The classic tech play may have lost its luster but makes for a fine retirement holding.
The long-term price chart of Microsoft (NASDAQ: MSFT) looks like a tale of two companies: one, lithe and nimble, it leaps out of nowhere to climb to a mountaintop by 2000, only to become a lumbering giant that stumbles and falls and then, while sustaining more bumps and bruises, claws its way back to the peak.
To illustrate what that means to an investor, consider if you had bought $10,000 of MSFT on the first trading day of 1990 at a split-adjusted price of 43 cents a share. Eleven years later, the price was $42.78 and you would have been sitting on top of a cumulative total return of more than 9,300%, for thrilling average of 57.5% a year. An investment of $10,000 would have exploded in value to $941,000.
But if you bought your first shares on the first trading day of 2000, as of today you would be looking at a cumulative total return of just 1.4%. That amounts to an average annual return of less than one-tenth of one percent — virtually no return at all. An ante of $10,000 at the start would have grossed you just $135.
The lumbering giant analogy is apt. Founded in 1975, MSFT went public in 1976 and became what is still the world’s largest software company, with a pristine balance sheet, massive net cash holdings of more than $60 billion and tens of millions of dollars of free cash flow every year.
But once it became fat and happy, MSFT fell asleep, as PC-based computing – where it dominates – gave way to mobile and cloud-based computing as the next new things.
Over the last 24 months, the giant appears to have regained at least some of its mojo, as MSFT has outperformed the benchmark S&P 500. The stock gained more than 13 points (48%) from August 3, 2012 to the high for this year of $44.87.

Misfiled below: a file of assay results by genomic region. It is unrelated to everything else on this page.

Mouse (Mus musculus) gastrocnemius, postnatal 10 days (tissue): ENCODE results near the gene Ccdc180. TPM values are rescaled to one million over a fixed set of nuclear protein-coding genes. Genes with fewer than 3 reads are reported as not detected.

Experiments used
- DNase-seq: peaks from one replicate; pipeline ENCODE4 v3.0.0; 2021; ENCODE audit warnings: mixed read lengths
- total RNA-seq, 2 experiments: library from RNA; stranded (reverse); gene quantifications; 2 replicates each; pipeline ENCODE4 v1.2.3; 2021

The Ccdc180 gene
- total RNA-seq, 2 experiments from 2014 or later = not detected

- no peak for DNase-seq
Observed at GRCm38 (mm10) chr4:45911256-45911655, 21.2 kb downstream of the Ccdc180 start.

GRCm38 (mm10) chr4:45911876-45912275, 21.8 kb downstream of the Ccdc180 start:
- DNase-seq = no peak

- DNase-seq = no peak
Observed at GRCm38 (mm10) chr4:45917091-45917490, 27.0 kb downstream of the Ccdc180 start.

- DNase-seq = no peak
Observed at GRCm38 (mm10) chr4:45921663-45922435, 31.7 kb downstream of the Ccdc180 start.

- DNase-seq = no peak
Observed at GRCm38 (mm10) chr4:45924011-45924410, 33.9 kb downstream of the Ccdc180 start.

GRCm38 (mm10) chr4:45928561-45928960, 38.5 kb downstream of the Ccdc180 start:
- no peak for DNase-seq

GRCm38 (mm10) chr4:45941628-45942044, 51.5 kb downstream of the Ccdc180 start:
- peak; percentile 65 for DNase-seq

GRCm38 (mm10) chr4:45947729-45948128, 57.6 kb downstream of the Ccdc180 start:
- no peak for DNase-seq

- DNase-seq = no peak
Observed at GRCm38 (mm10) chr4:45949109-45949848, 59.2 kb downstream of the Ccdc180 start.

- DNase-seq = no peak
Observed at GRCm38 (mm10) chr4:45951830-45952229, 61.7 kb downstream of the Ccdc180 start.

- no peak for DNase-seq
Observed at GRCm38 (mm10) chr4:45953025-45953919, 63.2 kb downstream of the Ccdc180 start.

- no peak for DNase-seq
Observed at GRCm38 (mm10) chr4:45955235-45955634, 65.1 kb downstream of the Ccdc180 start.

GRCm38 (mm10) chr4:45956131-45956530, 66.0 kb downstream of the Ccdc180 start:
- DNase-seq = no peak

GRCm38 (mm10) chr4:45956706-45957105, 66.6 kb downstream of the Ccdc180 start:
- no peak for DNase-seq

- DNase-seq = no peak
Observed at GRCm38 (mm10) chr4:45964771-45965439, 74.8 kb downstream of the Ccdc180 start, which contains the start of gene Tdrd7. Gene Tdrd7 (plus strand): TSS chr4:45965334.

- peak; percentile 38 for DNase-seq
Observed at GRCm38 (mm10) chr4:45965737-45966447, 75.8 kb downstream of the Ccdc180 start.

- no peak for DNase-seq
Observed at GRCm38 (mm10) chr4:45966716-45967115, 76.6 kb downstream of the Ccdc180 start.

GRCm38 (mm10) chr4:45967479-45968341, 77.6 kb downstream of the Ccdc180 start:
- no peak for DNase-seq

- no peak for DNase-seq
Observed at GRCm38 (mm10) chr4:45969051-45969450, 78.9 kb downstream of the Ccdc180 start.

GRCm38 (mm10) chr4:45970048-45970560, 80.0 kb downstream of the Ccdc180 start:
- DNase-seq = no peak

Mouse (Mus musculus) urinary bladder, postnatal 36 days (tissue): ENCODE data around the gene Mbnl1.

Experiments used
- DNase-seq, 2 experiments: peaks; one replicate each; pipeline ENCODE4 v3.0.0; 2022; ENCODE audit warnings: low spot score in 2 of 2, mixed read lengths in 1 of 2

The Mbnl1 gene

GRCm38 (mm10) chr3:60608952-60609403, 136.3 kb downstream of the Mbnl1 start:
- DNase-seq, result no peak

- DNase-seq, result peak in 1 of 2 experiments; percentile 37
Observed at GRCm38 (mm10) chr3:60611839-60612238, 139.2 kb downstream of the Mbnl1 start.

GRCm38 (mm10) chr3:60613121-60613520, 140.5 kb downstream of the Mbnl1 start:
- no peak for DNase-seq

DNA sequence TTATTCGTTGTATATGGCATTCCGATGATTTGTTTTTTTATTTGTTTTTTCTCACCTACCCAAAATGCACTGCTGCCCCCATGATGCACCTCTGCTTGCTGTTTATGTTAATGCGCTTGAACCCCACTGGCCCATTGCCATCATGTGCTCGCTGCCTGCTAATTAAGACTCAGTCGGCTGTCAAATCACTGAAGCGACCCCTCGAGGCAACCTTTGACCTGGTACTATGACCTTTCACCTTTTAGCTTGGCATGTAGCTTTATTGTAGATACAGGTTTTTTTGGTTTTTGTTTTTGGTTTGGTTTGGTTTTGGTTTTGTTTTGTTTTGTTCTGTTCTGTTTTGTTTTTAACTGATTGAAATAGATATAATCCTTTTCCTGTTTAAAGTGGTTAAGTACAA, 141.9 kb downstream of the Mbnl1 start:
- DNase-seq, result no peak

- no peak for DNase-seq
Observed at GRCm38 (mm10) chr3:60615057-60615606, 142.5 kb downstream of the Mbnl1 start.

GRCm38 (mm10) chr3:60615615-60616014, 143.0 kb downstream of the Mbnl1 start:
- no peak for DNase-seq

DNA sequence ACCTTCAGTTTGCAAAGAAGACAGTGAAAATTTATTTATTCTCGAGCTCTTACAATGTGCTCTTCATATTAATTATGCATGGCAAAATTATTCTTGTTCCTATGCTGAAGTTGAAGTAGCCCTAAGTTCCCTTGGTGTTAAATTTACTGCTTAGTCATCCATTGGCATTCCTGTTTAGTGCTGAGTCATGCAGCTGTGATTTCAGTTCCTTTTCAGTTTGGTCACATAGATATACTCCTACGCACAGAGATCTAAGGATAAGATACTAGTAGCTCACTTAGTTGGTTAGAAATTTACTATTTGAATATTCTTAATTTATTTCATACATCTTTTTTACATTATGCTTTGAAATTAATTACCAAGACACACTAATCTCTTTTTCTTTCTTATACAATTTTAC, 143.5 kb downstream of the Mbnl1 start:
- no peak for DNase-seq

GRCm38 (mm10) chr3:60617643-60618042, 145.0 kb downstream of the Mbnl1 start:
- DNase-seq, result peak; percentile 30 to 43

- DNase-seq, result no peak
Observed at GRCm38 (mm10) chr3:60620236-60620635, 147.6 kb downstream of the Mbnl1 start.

With dividends, that translates into an average total return of 23.4% to the S&P’s 20.0% for the past two years. Performance has been even better over just the last 12 months, 39.2% to 15.0%. So is MSFT ready to resume its super-hot growth rate of the past?
Well, hardly, but it does look like things are getting at least a bit better. Wall Street expects MSFT earnings per share to at the rate of 7.5% over the next five years, compared to the 7.3% over the previous five.
But the primary reason for the stock’s performance over the last 12 months is that investors bid up the price faster than earnings grew. As of June 30 – the end of Microsoft’s 2014 fiscal year – trailing 12-month earnings were up 1.9% over 2103’s, but the stock’s PE was up more than 30% (16.2 versus 12.4) .
We’ve already hinted at what brought MSFT low after peaking in late 1999 and early 2000: it was the decline in personal computer sales in favor of tablets and smart phones and the rise of cloud computing, where the software businesses use to run operations resides in cyberspace instead of on hardware on the customer’s premises, paid for by his nickel. The leaders here have been Apple and Google, both in applications and mobile computer applications.
Meanwhile, MSFT – which has a history of issuing less-than perfect products that it improves repeatedly after release, made a number of missteps with such device flops as the Zune MP3 player, Windows ME, MS Messenger, Internet Explorer 6 and Vista, the PC operating system.
More recently, its latest game console (X-Box One) and tablet (Surface) have been disappointing in terms of sales and market share.
Hopes for the future now rest on two factors. One is the appointment of Satya Nadella, formerly head of Microsoft’s cloud business, as the company’s third CEO earlier this year. Good riddance Steve Ballmer. The other is a multi-pronged strategy…
Bottom line: MSFT is a classic Peter Lynch stalwart. It has tons of cash and pays a nice dividend. I would strongly consider it as a retirement holding.
Lawrence Meyers does not own share of MSFT.
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